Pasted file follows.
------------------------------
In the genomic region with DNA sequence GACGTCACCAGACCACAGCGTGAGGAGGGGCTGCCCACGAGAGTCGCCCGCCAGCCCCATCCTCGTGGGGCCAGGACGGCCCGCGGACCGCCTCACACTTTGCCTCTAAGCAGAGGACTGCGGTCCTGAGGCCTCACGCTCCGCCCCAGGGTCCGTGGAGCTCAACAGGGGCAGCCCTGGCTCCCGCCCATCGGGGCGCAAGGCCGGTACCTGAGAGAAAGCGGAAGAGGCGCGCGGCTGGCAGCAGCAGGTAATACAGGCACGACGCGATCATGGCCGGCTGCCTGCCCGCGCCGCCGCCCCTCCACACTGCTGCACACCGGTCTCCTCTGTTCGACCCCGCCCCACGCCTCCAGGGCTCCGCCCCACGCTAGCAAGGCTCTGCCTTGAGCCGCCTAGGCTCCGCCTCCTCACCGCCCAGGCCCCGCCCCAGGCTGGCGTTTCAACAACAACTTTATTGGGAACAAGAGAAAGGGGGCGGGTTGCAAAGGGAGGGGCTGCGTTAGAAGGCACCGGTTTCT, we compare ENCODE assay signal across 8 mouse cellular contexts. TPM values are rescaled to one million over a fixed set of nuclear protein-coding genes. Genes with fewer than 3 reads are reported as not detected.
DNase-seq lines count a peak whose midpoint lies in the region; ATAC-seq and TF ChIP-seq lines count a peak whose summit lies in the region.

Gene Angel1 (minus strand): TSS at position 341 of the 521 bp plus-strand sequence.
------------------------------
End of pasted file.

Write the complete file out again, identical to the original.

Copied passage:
In the genomic region with DNA sequence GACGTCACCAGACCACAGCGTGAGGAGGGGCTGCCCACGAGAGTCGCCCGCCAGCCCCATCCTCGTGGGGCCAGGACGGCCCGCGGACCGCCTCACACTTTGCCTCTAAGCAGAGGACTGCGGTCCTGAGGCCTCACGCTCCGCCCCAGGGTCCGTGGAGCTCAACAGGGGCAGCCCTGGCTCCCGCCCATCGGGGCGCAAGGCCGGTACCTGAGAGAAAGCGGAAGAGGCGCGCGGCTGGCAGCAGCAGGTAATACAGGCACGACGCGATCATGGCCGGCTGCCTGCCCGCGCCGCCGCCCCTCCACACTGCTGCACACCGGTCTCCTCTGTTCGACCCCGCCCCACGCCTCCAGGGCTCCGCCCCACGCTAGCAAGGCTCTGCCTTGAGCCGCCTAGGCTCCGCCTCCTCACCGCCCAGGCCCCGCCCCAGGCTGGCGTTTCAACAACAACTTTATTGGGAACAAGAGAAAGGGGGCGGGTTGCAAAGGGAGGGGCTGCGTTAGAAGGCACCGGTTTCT, we compare ENCODE assay signal across 8 mouse cellular contexts. TPM values are rescaled to one million over a fixed set of nuclear protein-coding genes. Genes with fewer than 3 reads are reported as not detected.
DNase-seq lines count a peak whose midpoint lies in the region; ATAC-seq and TF ChIP-seq lines count a peak whose summit lies in the region.

Gene Angel1 (minus strand): TSS at position 341 of the 521 bp plus-strand sequence.